Reading Response #4: The Last Question

Entropy. Merriam-Webster defines it as: a measure of the unavailable energy in a closed thermodynamic system that is also usually considered to be a measure of the system’s disorder. However, when it comes to Isaac Asimov’s “The Last Question”, I find that the third definition: CHAOSDISORGANIZATIONRANDOMNESS, fits a lot better in that case.

The story is something I’ve honestly never heard of before, in a world somewhere in a distant galaxy, thermodynamic power was adapted all across the universe for everyone to use instead of normal power systems such as coal or nuclear fission. In this world, we see a collection of different points in time all syncing up to tackle the same problem: The worry of when and how the energy they are using will burn out.

The characters all fear the same thing, and in the end they all start posing the question of “Is Entropy real and can it be reversed?”. The question is posed because of how the thoughts of everything coming to an abrupt end whenever the stars decide to die, even though that isn’t going to happen for several hundreds of thousands of years, are too much for them to handle.

The Last Question felt more like an existential horror story than your average Sci-Fi story, and I honestly couldn’t tell where it was going to go half the time. Everyone in the story eventually comes to the realization that the stars are going to die and that it’s only a matter of time before their system fails. This is inevitable. But the other factor that is inevitable is someone will eventually ask how to reverse it.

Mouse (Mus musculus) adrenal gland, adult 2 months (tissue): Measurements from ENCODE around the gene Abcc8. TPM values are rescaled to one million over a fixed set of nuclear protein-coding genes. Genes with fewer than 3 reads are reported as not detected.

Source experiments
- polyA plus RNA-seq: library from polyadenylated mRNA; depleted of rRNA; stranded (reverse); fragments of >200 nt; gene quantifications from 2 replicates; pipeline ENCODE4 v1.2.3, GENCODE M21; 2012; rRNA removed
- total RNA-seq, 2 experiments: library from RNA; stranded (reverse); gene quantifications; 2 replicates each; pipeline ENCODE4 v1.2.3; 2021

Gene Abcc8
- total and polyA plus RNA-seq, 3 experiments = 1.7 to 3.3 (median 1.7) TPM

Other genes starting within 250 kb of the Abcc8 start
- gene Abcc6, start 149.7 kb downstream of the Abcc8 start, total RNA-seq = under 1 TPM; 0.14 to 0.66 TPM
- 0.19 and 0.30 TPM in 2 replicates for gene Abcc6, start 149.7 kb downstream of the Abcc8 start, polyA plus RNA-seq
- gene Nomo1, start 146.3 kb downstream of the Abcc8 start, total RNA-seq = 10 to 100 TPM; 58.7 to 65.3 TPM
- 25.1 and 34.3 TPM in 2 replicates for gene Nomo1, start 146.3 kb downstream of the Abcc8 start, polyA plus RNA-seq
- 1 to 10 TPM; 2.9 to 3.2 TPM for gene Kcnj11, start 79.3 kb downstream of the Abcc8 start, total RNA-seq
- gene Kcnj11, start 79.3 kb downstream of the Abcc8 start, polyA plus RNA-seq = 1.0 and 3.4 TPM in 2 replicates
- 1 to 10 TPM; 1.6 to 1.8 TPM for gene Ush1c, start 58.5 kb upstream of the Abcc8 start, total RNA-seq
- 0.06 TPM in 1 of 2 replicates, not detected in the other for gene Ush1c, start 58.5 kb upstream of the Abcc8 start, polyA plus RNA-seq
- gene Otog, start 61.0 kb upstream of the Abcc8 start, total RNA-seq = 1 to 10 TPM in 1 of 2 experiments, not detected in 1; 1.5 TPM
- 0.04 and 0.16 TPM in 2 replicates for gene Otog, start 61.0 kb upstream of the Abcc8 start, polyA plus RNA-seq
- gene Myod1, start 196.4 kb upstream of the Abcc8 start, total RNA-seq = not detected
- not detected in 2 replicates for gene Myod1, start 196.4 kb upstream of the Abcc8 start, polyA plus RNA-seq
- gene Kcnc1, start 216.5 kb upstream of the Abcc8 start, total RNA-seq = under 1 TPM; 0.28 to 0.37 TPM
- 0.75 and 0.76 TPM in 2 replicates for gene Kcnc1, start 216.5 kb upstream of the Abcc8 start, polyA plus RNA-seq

What interested me the most was the fact that the first time the Last Question is asked was done as a joke “You ask Multivac. I dare you. Five dollars says it can’t be done.”. The joke not only starts the debate that’ll continue throughout the story, but it leaves us wondering more. 

What I liked about the story was that fact that despite technology’s advancements throughout the ages, the answer took decades to discover. It starts with the Multivac and gradually expands to the Microvac, The Galaxy AC, and the Universe AC. However, despite the machine constantly advancing, it’ll only ever be as smart and as capable as the people who contributed to it’s creation.

The line “INSUFFICIENT DATA FOR MEANINGUL ANSWER” means a lot more in this context, because of how despite it being powered by Thermodynamic energy, The AC’s will always be man-made machines that can’t answer questions that we as people can’t answer ourselves. Yet, the characters seem to forget this, seeing as how thousands of years pass and the AC’s consistently improve to process greater questions. Yet after all the questions have been answered, and all the data that could be collected has been, there is still no answer to The Last Question.

“A timeless interval was spent in doing that. And it came to pass that AC learned how to reverse the direction of entropy. But there was now no man to whom AC might give the answer of the last question. No matter. The answer — by demonstration — would take care of that, too.” 

Chaos is a concept that can’t be understood or accounted for by normal means. It’s complete disorder and confusion, something that can’t be withheld or prepared for. The concept of Entropy in “The Last Question” was handled wonderfully in my opinion because in the end, there is no conceivable answer to a question regarding chaos. In the end, there is only a demonstration that couldn’t be witnessed or accounted for, there was only a result.

Leave a Reply

Your email address will not be published. Required fields are marked *